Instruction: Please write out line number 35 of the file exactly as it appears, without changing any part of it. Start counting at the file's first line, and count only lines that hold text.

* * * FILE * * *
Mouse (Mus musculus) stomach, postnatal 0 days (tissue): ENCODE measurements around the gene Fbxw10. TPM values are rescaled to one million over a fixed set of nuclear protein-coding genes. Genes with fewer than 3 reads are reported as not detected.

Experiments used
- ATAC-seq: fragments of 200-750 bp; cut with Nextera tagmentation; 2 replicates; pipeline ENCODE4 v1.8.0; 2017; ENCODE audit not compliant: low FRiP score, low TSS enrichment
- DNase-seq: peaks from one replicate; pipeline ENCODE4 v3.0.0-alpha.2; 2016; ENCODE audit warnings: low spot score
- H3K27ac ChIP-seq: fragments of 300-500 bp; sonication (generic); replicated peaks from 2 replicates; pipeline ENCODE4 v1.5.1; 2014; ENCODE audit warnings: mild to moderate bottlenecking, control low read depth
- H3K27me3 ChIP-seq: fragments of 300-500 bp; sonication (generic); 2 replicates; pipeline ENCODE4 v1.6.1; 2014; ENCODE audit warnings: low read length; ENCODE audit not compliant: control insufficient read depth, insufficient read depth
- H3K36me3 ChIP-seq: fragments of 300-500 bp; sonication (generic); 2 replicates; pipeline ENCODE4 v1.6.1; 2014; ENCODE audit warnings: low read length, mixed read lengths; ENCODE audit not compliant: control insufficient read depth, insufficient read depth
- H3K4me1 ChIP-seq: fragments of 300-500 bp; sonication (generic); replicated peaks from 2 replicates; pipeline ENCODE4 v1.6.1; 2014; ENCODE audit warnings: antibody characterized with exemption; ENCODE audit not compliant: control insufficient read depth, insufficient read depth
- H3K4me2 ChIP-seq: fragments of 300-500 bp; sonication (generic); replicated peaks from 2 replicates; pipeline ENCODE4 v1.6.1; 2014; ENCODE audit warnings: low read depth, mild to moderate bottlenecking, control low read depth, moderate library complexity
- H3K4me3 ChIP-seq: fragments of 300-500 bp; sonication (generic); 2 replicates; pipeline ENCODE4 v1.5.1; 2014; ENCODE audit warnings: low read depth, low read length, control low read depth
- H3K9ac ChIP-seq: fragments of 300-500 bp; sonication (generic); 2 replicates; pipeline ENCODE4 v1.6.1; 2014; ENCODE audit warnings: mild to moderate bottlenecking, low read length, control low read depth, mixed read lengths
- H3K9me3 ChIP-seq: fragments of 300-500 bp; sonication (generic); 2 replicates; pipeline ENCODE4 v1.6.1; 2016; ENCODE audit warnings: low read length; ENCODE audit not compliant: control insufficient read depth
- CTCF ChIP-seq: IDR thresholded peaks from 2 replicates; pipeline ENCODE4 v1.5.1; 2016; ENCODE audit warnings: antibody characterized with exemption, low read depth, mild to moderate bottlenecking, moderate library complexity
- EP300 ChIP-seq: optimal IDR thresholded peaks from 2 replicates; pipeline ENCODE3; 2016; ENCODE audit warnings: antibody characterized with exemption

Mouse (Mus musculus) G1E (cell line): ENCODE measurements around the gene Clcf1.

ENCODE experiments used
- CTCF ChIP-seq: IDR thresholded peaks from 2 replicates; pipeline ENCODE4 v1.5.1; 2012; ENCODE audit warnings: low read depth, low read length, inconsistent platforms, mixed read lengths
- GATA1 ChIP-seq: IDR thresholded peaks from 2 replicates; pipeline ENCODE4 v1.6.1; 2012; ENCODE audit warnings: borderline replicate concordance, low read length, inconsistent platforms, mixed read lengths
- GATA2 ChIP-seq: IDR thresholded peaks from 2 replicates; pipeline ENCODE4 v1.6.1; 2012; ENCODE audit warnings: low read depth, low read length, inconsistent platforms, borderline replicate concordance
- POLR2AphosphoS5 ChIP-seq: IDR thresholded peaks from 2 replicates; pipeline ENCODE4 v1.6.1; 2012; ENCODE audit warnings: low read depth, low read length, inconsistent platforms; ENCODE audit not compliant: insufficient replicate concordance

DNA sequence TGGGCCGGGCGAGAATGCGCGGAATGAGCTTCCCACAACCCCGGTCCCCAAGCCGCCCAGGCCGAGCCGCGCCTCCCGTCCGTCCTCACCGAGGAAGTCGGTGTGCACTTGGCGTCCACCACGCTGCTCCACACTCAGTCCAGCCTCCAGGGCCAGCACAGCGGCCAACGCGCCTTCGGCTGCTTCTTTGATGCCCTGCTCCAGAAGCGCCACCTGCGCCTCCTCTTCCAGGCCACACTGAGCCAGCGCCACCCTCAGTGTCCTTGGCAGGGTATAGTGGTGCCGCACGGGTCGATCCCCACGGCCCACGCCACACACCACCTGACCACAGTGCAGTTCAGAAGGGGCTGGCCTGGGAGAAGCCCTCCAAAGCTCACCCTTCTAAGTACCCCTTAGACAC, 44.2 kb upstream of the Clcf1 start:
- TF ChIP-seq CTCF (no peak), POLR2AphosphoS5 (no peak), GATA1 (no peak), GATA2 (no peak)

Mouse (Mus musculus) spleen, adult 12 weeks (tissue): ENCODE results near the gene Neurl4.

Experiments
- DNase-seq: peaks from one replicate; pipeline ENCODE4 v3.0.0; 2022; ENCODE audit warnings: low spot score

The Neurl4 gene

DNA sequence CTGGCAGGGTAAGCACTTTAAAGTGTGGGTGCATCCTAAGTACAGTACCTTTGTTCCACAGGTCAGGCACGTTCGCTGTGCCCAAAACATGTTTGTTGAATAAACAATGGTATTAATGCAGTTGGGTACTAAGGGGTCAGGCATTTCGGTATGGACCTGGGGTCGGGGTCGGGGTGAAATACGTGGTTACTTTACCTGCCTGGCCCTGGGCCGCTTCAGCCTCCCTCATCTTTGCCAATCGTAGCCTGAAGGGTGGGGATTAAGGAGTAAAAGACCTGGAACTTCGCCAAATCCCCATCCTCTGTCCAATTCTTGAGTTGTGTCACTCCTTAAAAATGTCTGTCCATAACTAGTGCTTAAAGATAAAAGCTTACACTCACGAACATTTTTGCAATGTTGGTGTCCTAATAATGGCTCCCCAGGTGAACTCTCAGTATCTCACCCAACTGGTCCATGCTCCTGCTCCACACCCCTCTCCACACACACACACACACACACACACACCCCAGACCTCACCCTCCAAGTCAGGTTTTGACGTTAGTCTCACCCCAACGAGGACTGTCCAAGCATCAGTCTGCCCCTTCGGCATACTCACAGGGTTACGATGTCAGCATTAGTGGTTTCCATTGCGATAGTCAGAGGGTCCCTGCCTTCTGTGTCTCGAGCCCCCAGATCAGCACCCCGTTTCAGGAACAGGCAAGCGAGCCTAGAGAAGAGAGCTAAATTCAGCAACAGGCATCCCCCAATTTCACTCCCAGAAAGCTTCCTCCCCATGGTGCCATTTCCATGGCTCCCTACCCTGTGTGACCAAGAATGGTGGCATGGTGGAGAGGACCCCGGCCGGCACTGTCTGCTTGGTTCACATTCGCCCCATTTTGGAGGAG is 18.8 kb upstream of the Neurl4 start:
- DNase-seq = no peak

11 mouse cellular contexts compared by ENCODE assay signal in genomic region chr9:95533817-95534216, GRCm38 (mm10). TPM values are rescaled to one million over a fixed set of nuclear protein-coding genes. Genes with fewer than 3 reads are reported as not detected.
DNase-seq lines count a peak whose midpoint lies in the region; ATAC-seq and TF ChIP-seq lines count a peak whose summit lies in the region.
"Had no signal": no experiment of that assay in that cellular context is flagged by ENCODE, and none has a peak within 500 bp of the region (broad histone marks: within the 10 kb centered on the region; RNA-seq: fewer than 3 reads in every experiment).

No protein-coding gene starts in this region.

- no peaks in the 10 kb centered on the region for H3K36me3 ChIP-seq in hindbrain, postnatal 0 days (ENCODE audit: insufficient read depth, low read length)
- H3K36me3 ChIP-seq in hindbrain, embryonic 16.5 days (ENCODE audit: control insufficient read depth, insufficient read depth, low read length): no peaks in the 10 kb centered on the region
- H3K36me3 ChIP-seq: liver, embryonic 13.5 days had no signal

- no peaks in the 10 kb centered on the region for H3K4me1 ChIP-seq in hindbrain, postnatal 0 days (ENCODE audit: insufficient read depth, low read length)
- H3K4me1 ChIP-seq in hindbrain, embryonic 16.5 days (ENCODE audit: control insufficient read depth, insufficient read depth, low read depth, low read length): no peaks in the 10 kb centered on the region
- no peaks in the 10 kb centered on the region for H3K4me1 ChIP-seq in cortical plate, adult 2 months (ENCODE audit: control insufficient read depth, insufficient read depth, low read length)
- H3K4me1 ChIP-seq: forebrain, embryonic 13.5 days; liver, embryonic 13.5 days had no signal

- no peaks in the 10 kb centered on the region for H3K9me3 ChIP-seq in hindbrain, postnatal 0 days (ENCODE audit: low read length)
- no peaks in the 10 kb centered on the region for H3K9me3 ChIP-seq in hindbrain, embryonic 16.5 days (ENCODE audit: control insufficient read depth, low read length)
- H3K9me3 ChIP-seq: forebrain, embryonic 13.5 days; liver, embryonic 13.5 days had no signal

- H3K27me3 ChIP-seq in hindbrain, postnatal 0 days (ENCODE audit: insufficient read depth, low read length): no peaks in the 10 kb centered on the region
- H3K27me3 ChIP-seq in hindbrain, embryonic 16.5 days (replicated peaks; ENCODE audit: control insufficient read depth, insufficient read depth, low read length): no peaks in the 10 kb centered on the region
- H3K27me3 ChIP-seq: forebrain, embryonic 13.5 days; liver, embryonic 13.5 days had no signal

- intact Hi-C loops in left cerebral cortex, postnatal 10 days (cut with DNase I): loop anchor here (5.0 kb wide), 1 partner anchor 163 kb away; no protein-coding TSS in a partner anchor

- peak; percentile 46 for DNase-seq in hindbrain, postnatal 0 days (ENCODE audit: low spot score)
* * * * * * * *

- H3K36me3 ChIP-seq: liver, embryonic 13.5 days had no signal